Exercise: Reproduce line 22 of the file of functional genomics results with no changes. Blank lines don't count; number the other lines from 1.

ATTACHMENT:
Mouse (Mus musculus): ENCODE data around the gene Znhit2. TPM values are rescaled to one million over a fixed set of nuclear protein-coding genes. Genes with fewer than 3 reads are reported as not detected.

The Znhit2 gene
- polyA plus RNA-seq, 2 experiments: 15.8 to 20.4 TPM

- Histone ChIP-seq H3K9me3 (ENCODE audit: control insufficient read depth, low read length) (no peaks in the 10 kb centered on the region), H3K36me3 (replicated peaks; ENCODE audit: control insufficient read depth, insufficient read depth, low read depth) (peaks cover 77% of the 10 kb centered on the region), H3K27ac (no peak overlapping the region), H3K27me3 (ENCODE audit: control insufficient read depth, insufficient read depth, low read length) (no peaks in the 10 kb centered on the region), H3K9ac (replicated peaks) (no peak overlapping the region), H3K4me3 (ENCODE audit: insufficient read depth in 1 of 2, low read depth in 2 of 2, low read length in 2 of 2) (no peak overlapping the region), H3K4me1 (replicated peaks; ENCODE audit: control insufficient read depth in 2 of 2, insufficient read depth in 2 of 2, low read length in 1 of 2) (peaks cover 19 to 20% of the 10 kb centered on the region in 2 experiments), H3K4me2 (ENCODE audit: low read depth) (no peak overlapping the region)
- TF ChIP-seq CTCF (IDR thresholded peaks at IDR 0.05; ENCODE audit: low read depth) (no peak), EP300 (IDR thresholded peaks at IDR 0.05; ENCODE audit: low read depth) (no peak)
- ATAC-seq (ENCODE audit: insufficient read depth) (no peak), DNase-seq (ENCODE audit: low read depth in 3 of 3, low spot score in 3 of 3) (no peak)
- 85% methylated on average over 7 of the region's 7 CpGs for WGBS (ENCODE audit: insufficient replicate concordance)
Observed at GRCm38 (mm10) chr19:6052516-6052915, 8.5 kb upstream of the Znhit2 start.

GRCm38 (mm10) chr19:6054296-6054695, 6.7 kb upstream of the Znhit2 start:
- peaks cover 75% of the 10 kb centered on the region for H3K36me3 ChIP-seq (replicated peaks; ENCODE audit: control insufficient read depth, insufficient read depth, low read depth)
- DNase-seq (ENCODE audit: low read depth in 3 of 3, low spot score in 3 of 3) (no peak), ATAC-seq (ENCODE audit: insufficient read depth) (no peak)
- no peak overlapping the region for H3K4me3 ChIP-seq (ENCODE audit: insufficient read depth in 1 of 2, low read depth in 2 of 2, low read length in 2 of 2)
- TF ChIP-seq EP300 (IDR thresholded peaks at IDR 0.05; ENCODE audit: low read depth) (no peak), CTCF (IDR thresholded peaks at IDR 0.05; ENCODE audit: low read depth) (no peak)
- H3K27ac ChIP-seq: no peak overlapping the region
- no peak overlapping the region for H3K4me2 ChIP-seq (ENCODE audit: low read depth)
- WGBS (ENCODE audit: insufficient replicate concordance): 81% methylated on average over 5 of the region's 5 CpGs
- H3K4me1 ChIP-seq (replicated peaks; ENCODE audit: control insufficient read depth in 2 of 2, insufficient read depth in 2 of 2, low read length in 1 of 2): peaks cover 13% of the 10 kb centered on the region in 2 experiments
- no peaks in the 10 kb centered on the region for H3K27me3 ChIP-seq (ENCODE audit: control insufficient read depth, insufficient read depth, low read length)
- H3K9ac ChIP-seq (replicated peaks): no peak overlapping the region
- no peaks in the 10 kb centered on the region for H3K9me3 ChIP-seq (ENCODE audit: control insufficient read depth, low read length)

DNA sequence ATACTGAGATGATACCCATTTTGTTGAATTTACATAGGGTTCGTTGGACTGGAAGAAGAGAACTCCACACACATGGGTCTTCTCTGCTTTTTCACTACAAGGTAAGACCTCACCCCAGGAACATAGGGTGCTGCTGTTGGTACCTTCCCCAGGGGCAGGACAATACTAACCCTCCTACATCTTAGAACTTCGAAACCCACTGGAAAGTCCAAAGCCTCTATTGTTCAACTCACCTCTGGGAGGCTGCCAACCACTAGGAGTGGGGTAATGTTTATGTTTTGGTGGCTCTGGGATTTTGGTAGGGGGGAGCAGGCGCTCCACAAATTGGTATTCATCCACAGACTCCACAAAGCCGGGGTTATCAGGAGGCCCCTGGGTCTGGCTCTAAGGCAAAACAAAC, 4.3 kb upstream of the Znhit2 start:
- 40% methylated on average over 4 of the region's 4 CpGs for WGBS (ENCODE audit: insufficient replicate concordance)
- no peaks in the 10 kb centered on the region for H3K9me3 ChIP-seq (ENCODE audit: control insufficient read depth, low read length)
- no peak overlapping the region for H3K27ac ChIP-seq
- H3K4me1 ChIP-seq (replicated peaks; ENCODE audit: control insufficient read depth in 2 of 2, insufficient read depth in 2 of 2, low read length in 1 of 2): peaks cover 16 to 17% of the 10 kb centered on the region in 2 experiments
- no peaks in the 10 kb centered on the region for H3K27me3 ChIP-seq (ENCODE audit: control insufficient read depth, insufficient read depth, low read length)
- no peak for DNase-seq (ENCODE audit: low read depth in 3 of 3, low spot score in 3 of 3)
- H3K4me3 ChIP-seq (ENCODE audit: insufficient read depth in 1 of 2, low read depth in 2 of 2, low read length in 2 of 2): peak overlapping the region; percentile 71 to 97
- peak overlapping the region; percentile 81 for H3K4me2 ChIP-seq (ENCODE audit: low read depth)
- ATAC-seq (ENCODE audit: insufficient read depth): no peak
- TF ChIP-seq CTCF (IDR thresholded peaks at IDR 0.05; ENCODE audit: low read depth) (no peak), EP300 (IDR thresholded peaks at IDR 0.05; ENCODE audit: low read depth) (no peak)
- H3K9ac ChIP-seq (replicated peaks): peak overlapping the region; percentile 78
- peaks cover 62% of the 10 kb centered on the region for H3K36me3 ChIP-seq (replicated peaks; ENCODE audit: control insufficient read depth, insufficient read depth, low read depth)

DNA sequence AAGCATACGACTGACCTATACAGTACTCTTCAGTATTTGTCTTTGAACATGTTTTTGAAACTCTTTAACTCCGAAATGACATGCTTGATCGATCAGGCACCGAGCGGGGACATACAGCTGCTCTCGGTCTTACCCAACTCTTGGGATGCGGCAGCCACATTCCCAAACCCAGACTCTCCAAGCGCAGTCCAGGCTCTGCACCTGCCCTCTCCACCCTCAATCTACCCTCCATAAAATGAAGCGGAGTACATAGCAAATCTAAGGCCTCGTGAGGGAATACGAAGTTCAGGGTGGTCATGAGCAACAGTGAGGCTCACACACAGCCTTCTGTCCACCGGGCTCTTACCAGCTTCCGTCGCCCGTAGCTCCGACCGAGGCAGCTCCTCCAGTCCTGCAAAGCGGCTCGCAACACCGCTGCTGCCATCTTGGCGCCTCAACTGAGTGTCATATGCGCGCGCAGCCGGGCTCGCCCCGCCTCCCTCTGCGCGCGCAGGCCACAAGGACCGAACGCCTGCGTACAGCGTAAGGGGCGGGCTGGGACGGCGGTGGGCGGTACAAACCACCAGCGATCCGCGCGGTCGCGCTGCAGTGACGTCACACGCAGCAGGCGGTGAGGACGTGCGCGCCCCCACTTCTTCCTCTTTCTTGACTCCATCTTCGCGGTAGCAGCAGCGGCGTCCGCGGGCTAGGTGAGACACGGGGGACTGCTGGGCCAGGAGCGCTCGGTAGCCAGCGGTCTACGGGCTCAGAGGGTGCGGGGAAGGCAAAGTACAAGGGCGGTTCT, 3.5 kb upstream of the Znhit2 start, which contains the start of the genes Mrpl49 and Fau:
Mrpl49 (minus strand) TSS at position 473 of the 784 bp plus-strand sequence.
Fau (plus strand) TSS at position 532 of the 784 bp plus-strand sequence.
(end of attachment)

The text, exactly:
- 40% methylated on average over 4 of the region's 4 CpGs for WGBS (ENCODE audit: insufficient replicate concordance)